Iowa hospital representatives are not surprised by an American College of Emergency Physicians survey revealing that nearly 50 percent of emergency physicians have been physically assaulted on the job. An IowaWatch supplement to a FairWarning story.
The Justice Department announced a 22-count indictment Thursday against a Nebraska railroad services company and its owners related to an April 2015 explosion that killed two workers and seriously injured a third.
The victims include a Bible college student in Iowa who was bicycling home from work, a 13-year-old Michigan boy riding in his older sister’s car and a Minnesota school bus driver picking up the morning newspaper in front of his home. All were killed in recent years by distracted drivers who had been texting or looking at their GPS. Yet none of the drivers responsible for those deaths spent more than a few days behind bars. Although there are no national statistics on the results of prosecutions brought against distracted drivers who kill or severely injure someone, light punishment appears to be the norm. An informal review by FairWarning of prosecutions of distracted drivers — cases gleaned from news reports over the last five years that involved more than 100 deaths overall –- found that few were sentenced to serve for more than a month or two, or given fines of more than $1,000.
Graham Brown was headed to his job as a computer technician when a drowsy big-rig driver swerved into his path and struck his car, sending it flying off a rural Illinois road and into a field. The effect of the trucker’s firm not having enough insurance coverage was devastating.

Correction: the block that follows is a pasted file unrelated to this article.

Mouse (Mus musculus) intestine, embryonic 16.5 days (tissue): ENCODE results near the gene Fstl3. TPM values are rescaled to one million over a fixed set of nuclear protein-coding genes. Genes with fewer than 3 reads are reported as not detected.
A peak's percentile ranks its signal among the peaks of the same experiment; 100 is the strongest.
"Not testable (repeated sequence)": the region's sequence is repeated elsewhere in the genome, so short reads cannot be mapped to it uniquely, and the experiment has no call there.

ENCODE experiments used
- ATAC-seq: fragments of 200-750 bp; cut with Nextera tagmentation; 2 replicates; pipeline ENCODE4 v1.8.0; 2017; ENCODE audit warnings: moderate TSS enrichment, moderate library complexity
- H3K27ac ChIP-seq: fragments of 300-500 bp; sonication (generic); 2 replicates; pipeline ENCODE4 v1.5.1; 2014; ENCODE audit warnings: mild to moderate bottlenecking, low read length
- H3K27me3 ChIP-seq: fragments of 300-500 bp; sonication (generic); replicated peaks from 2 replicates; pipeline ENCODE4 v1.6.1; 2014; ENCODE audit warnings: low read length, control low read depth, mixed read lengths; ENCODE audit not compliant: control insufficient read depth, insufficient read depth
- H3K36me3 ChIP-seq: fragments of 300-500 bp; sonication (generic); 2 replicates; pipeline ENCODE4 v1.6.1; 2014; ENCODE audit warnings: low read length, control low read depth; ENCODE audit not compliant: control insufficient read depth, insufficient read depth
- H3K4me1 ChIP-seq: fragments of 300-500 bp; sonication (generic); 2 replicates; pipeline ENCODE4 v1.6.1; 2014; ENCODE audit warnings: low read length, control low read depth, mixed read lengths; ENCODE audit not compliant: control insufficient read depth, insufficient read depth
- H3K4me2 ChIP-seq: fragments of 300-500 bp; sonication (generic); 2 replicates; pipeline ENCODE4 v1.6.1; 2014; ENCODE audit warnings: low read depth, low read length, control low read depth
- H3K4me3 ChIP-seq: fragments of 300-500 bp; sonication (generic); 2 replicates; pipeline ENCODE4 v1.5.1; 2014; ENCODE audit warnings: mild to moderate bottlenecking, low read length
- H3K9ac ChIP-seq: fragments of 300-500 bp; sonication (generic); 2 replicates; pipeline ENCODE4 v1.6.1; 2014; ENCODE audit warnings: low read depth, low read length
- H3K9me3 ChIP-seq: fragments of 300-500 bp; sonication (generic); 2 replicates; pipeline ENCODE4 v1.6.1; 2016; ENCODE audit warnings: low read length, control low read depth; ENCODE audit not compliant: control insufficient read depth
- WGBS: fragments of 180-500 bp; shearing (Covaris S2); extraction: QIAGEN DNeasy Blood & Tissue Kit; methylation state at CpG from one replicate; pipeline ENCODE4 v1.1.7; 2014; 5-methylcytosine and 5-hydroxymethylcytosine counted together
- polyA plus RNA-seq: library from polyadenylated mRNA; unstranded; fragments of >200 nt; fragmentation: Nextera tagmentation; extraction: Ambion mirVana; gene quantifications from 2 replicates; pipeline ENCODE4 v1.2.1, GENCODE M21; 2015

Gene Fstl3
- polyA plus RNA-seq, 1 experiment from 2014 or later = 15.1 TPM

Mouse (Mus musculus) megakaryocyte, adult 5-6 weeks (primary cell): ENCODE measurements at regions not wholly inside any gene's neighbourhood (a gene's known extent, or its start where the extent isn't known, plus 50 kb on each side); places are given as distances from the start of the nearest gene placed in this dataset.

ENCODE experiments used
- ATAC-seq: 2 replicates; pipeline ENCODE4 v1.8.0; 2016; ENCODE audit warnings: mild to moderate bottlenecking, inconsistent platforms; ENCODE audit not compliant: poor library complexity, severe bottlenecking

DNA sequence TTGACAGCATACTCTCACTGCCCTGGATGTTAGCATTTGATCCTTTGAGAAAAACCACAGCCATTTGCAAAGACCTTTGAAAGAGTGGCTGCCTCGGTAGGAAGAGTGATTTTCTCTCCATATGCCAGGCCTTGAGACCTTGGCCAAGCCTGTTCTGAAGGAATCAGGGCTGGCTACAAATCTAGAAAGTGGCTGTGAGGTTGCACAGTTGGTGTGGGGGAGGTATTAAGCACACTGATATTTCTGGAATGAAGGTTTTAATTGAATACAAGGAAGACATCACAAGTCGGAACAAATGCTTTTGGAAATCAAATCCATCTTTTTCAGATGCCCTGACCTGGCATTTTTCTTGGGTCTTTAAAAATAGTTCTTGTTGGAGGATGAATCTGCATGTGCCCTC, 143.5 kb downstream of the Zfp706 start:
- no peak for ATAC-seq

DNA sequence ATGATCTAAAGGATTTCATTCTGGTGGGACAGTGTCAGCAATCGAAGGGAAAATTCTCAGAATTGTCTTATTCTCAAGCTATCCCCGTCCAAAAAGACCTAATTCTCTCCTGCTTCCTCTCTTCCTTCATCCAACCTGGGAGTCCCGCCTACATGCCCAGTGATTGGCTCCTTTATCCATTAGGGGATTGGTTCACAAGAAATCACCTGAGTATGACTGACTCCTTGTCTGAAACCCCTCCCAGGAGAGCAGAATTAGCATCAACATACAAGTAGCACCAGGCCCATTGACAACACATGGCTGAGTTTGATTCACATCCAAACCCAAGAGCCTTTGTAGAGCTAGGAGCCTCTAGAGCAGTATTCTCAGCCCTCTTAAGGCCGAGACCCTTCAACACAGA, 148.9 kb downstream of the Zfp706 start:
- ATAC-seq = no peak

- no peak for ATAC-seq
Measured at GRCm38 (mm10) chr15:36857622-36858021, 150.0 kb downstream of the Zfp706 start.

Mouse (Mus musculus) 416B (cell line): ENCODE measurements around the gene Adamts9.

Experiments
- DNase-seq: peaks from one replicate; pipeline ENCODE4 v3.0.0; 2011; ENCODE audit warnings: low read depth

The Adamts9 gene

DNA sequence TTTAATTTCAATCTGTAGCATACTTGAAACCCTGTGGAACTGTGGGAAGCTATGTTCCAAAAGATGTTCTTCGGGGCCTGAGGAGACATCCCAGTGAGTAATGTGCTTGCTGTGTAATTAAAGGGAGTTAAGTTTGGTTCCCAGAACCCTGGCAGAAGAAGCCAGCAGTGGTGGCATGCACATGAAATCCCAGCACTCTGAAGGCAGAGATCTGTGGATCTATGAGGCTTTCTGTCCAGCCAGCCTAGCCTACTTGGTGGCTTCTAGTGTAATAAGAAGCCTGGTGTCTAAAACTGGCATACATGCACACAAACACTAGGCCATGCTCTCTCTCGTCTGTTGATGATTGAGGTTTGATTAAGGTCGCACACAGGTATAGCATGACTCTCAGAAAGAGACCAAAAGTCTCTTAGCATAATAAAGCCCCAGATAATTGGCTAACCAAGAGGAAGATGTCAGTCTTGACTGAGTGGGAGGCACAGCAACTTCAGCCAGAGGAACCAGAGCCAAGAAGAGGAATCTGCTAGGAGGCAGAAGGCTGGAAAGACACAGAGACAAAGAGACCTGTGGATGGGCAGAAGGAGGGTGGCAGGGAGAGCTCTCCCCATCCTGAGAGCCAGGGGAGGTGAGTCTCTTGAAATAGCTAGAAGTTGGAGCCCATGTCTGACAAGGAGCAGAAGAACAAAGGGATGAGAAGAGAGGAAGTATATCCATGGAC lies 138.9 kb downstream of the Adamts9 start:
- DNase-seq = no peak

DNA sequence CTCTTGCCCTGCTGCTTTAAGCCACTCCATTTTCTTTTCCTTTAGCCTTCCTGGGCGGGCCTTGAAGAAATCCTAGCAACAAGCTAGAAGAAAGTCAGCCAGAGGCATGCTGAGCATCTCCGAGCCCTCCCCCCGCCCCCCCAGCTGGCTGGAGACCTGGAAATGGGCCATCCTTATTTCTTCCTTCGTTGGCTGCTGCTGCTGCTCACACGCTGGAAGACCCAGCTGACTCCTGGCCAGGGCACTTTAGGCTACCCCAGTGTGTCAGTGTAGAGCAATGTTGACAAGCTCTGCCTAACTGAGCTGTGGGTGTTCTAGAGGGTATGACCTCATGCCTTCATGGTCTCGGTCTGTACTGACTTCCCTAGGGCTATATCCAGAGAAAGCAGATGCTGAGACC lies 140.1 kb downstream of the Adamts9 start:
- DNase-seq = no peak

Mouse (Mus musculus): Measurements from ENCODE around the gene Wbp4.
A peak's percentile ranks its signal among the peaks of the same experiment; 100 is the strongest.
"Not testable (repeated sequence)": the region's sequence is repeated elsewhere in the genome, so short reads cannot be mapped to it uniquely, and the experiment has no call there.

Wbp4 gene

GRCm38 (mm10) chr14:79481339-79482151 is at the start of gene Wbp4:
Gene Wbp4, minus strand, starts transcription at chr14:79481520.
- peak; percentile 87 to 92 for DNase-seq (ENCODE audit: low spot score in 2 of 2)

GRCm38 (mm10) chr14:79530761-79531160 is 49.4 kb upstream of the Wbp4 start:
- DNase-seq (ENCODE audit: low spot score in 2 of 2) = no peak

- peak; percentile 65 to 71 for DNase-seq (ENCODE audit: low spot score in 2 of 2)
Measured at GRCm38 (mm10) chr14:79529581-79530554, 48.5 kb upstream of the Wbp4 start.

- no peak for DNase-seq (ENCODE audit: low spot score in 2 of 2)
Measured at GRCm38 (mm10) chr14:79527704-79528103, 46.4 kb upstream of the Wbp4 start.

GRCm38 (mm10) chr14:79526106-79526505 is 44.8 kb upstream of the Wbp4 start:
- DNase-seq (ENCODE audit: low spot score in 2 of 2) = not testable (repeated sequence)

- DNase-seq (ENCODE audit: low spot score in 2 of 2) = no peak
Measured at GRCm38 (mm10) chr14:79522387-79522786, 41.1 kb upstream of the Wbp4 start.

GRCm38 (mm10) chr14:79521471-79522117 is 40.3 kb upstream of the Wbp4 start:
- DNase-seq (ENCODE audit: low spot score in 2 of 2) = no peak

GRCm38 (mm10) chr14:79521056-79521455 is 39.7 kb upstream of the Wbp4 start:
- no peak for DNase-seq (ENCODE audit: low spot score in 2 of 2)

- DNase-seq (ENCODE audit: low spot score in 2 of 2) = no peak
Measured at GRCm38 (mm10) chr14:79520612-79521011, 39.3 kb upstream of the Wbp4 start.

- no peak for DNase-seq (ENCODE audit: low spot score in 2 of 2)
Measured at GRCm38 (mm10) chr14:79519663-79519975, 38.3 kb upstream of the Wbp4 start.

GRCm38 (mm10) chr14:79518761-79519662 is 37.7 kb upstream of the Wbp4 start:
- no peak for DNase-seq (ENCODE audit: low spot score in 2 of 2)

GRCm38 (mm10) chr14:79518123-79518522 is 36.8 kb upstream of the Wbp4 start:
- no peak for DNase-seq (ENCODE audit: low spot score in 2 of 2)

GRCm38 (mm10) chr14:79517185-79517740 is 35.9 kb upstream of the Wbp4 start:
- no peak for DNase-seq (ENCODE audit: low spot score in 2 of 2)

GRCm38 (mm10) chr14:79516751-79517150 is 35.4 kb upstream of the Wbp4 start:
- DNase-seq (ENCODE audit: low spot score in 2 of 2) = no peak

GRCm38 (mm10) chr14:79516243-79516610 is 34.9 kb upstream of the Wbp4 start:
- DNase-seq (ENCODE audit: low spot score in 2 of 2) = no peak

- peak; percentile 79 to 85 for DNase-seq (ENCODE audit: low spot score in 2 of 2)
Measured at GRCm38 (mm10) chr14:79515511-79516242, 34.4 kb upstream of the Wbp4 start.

The U.S. military and Department of Energy have been allowed to continue the open burning and detonation of explosives and, in a few cases, even radioactive wastes under a 1980 exemption from the Environmental Protection Agency. One of those sites is in Iowa.
The scope of deadly hazards such as texting and drug use by drivers may be underestimated and not adequately addressed because police aren’t collecting enough information at crash scenes, according to a new report.
OSHA has stopped issuing announcements of enforcement actions. One involving John Deere was made public, though, before a news blackout coinciding with the new Trump Administration began, Fairwarning.org reports.
ByPaul Feldman and Stuart Silverstein/Fairwarning |
Six years into a national severe violator program – arguably the broadest workplace safety initiative launched during the Obama administration – more than 500 businesses are on a list of bad actors, this Fairwarning.org report reveals.
In April, the U.S. Centers for Disease Control and Prevention raised to 535,000 its estimate of the number of American children with potentially dangerous levels of lead in their blood. The number of children found to have high levels of lead in their blood has been declining nationally over the past few years. Iowa, too, has seen a decline. In 2008, 624 children were found to have high levels of lead in their blood, data from the Center for Disease Control and Prevention shows. That number dropped to 323 in 2009.